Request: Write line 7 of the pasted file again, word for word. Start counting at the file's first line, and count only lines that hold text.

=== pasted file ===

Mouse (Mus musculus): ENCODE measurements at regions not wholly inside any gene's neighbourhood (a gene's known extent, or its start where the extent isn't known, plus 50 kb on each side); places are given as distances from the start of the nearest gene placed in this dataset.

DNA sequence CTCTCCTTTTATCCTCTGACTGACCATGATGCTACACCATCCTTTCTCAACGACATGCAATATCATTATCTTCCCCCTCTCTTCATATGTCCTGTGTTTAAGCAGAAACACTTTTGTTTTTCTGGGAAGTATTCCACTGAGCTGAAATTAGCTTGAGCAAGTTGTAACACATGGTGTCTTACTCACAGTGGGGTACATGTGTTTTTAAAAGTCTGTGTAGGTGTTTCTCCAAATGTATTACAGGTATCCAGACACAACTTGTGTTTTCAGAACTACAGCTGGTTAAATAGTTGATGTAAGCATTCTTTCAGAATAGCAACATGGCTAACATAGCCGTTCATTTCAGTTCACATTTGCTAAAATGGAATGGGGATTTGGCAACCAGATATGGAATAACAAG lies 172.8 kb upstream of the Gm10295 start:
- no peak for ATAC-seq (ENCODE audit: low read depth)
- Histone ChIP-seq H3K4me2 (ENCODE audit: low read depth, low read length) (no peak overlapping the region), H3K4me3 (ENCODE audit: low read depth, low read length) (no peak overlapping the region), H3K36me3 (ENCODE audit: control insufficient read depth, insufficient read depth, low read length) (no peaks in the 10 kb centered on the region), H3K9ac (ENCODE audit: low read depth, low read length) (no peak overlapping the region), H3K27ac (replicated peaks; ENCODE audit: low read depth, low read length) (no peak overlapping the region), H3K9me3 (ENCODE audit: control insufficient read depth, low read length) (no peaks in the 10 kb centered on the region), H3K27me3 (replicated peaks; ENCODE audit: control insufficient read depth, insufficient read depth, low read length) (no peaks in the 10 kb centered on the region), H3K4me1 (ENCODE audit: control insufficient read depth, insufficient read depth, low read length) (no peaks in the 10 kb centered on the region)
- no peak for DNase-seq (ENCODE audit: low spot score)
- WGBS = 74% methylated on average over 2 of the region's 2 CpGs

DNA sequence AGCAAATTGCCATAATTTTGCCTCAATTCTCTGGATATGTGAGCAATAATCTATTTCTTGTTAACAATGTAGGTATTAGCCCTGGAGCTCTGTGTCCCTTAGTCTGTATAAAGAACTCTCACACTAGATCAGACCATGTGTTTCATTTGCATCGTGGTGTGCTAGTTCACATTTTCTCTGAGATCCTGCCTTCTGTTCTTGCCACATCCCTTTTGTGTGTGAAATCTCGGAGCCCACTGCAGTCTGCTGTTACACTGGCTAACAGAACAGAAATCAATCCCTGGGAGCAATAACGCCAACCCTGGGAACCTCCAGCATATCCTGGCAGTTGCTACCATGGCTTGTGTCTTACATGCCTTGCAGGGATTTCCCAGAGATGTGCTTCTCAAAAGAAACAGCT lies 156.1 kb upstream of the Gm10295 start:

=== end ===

DNA sequence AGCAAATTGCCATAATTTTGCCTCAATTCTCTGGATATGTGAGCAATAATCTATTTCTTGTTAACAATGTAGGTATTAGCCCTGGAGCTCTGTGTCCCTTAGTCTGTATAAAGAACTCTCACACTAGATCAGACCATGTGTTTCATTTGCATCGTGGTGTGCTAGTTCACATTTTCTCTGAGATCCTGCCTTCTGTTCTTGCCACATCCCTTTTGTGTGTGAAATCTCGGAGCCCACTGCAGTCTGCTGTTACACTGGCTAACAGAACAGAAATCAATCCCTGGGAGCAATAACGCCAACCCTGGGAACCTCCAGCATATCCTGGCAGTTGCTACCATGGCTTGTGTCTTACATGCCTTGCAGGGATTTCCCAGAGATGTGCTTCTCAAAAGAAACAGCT lies 156.1 kb upstream of the Gm10295 start: